*Editor’s Note: We at Elephant invite you to write and share your story of accessibility, or lack thereof, in order to bring more awareness to this important issue of inclusion for all. By sharing our personal stories we humanize the problem, are better able to face it, and bring about change when change is needed. Submit your story to Elephant Journal at elephantjournal.com/post and share on your social networks with the hashtag #GAAD, and tag Elephant Journal so that we can share as well.
Global Accessibility Awareness Day (GAAD) is an annual event that aims to raise awareness and promote digital accessibility and inclusion for people with disabilities and impairments.
GAAD was launched in 2012 by web developer Joe Devon and accessibility professional Jennison Asuncion, and it is celebrated on the third Thursday of May every year. This year, GAAD will take place on May 18, 2023.
How is accessibility different from disability?
A common question, and an understandable one.
Accessibility and disability are related but not synonymous concepts. Disability is a social construct that describes the mismatch between a person’s abilities and the environment or context they are in. Accessibility is a quality attribute that measures how well a product or service can accommodate the needs and preferences of different users, including those with disabilities.
Accessibility can reduce or eliminate barriers that prevent people from participating fully in society.
Participating in GAAD can help promote accessibility for all. I encourage you to join the global movement of GAAD and learn more about digital accessibility and inclusion.
What is digital accessibility?
Digital accessibility means that websites, apps, software, and other digital products are designed and developed in a way that allows everyone, including people with disabilities and impairments, to use them effectively and independently. Digital accessibility covers different aspects of user experience, such as:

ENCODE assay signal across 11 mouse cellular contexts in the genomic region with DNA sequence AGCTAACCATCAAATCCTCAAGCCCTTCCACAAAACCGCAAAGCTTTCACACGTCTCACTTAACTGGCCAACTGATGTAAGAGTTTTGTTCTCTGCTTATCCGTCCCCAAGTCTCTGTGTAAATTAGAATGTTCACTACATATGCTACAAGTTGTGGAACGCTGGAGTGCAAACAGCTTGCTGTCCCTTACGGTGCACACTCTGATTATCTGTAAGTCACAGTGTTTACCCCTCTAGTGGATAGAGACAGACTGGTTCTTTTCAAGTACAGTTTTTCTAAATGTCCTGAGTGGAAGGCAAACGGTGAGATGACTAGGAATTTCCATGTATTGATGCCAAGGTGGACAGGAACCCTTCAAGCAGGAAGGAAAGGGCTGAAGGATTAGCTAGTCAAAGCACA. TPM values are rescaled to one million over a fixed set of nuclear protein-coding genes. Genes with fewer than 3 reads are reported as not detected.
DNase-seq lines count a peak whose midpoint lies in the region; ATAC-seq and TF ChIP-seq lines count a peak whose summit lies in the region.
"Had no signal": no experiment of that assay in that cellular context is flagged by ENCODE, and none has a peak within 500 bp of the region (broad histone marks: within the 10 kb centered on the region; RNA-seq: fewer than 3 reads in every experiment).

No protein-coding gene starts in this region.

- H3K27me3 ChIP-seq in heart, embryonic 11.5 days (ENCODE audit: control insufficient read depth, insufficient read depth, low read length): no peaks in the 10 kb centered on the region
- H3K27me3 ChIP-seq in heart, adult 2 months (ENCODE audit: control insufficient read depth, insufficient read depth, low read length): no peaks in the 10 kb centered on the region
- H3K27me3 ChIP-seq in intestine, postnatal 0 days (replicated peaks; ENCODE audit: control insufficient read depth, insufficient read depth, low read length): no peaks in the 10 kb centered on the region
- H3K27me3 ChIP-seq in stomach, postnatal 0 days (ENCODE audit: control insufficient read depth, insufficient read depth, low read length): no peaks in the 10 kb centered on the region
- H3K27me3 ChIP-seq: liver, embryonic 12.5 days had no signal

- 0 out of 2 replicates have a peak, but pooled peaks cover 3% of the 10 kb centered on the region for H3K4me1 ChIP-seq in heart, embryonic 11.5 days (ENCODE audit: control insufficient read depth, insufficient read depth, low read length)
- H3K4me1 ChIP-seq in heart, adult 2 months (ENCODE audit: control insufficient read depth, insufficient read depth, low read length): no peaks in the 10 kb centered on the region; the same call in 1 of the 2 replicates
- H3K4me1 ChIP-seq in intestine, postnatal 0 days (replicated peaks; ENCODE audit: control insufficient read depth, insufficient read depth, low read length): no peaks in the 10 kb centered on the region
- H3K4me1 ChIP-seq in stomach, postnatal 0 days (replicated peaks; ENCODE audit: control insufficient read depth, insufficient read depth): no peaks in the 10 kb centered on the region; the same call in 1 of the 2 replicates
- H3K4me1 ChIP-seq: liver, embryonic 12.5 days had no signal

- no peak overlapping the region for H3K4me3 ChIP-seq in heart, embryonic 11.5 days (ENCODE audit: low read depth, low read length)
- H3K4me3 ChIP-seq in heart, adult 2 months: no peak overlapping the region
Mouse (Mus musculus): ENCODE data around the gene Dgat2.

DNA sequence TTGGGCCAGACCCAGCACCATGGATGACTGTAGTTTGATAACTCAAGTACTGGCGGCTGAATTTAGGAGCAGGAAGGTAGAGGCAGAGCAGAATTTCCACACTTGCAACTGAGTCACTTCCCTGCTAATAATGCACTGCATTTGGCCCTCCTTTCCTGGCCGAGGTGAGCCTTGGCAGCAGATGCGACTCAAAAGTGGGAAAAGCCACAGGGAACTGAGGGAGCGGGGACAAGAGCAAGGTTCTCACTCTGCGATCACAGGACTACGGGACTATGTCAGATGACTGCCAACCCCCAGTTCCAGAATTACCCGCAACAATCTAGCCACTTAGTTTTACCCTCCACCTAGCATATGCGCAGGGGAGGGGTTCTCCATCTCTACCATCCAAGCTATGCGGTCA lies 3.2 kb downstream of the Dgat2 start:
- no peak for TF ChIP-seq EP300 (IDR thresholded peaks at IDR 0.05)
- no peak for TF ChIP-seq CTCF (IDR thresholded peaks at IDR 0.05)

- Visual: how the content is presented on the screen, whether it has enough contrast, whether it can be enlarged or adjusted, whether it has alternative text for images, etc.
- Auditory: how the content is delivered through sound, whether it has captions or transcripts for audio or video, whether it has sign language interpretation, etc.
- Motor: how the content can be interacted with, whether it can be accessed with a keyboard or other input devices, whether it has clear and consistent navigation, whether it has focus indicators, etc.
- Cognitive: how the content is organized and structured, whether it has clear and simple language, whether it has headings and landmarks, whether it has feedback and error messages, etc.
Check out a few ways to get involved:
- Attend an online or in-person event hosted by various organizations and institutions around the world. You can find a list of events on the official GAAD website or on other websites such as Accessible U or It’s Your Yale.
- Host your own event or activity to share your knowledge and experience with others. You can submit your event to the GAAD website or use social media platforms such as Twitter or Facebook to spread the word. Use the hashtag #GAAD to help others find your posts.
- Participate in online challenges, initiatives, or projects that aim to improve digital accessibility and inclusion. For example, you can take part in the WebAIM Million Report Challenge to help reduce accessibility errors on the web, or you can join the GAAD Foundation to support its mission of disrupting the culture of technology and digital product development to include accessibility as a core requirement.
- Learn more about digital accessibility and inclusion by reading articles, blogs, podcasts, videos, or books on the topic. You can also take online courses or workshops to enhance your skills and knowledge. Some resources you can check out are:
- WebAIM: Web Accessibility In Mind
- W3C: Web Accessibility Initiative (WAI)
- A11y Project: A community-driven effort to make web accessibility easier
- Deque University: Online courses on web and mobile accessibility
- Teach Access: A collaboration between education and industry to promote accessible design and development in higher education
Accessibility is not only a human right but also a social good that benefits everyone.
By making our digital lives more accessible and inclusive, we can reach more people across different demographics, offer more personalized experiences, improve usability, step up our game by more fully complying with accessibility laws and regulations, and foster the innovation and creativity of all by embracing inclusion and diversity.
Global Accessibility Awareness Day 2023 is a great opportunity to celebrate the achievements and progress made in digital accessibility and inclusion, as well as to reflect on the challenges and opportunities ahead. Let’s join together to make the digital world more accessible and inclusive for everyone.